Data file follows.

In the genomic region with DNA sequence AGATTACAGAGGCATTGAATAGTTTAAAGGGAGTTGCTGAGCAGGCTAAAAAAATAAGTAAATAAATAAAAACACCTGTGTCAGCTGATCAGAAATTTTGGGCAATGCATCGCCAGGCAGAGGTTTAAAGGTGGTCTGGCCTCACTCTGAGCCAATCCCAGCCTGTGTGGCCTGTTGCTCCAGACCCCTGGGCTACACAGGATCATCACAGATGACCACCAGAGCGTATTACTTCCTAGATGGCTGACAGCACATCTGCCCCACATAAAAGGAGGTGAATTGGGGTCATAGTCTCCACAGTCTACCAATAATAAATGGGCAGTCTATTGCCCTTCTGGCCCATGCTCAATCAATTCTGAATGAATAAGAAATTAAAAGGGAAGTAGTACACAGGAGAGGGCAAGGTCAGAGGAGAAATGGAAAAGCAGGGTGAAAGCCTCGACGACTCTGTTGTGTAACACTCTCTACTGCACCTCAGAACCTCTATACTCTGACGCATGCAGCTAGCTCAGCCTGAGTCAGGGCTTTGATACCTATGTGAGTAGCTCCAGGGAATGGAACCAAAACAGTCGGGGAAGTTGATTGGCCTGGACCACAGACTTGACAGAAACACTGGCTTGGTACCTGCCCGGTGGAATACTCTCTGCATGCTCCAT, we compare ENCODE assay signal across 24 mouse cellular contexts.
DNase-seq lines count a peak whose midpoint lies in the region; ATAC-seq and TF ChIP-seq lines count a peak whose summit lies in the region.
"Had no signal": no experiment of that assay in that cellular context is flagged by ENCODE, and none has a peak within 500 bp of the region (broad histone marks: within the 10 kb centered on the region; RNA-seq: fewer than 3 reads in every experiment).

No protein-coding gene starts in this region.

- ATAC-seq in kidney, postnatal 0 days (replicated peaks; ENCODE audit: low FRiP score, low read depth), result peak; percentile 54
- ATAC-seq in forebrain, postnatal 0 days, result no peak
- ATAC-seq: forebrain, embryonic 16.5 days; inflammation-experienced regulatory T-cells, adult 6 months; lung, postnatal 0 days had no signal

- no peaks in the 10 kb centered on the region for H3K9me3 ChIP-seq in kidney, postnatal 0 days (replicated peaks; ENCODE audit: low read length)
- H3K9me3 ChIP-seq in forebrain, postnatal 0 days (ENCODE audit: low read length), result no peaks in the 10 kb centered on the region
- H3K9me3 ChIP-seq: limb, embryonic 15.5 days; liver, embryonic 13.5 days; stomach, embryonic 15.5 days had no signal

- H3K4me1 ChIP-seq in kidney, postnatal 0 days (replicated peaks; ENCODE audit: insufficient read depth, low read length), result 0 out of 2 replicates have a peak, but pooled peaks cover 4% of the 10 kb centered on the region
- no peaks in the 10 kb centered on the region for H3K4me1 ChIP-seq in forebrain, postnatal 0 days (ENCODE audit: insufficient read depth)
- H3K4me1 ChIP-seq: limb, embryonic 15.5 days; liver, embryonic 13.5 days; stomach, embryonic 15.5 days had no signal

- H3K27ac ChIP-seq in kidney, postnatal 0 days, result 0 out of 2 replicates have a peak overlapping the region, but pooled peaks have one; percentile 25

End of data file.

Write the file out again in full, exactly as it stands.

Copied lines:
In the genomic region with DNA sequence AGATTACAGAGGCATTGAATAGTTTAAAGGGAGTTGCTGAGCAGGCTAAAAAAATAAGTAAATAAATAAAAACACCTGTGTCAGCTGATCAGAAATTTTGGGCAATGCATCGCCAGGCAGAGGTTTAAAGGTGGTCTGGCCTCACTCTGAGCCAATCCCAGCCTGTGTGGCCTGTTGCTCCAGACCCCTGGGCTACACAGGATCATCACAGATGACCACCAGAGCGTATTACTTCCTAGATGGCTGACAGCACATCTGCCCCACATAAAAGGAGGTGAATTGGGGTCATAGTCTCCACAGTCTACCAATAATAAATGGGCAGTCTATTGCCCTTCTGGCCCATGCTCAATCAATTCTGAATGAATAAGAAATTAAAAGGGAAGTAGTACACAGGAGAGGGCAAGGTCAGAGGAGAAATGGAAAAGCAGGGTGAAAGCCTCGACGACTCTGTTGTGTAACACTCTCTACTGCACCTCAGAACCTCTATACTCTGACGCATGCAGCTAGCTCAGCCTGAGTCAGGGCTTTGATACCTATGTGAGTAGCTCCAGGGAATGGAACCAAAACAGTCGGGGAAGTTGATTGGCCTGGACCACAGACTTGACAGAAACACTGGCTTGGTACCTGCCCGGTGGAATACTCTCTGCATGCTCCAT, we compare ENCODE assay signal across 24 mouse cellular contexts.
DNase-seq lines count a peak whose midpoint lies in the region; ATAC-seq and TF ChIP-seq lines count a peak whose summit lies in the region.
"Had no signal": no experiment of that assay in that cellular context is flagged by ENCODE, and none has a peak within 500 bp of the region (broad histone marks: within the 10 kb centered on the region; RNA-seq: fewer than 3 reads in every experiment).

No protein-coding gene starts in this region.

- ATAC-seq in kidney, postnatal 0 days (replicated peaks; ENCODE audit: low FRiP score, low read depth), result peak; percentile 54
- ATAC-seq in forebrain, postnatal 0 days, result no peak
- ATAC-seq: forebrain, embryonic 16.5 days; inflammation-experienced regulatory T-cells, adult 6 months; lung, postnatal 0 days had no signal

- no peaks in the 10 kb centered on the region for H3K9me3 ChIP-seq in kidney, postnatal 0 days (replicated peaks; ENCODE audit: low read length)
- H3K9me3 ChIP-seq in forebrain, postnatal 0 days (ENCODE audit: low read length), result no peaks in the 10 kb centered on the region
- H3K9me3 ChIP-seq: limb, embryonic 15.5 days; liver, embryonic 13.5 days; stomach, embryonic 15.5 days had no signal

- H3K4me1 ChIP-seq in kidney, postnatal 0 days (replicated peaks; ENCODE audit: insufficient read depth, low read length), result 0 out of 2 replicates have a peak, but pooled peaks cover 4% of the 10 kb centered on the region
- no peaks in the 10 kb centered on the region for H3K4me1 ChIP-seq in forebrain, postnatal 0 days (ENCODE audit: insufficient read depth)
- H3K4me1 ChIP-seq: limb, embryonic 15.5 days; liver, embryonic 13.5 days; stomach, embryonic 15.5 days had no signal

- H3K27ac ChIP-seq in kidney, postnatal 0 days, result 0 out of 2 replicates have a peak overlapping the region, but pooled peaks have one; percentile 25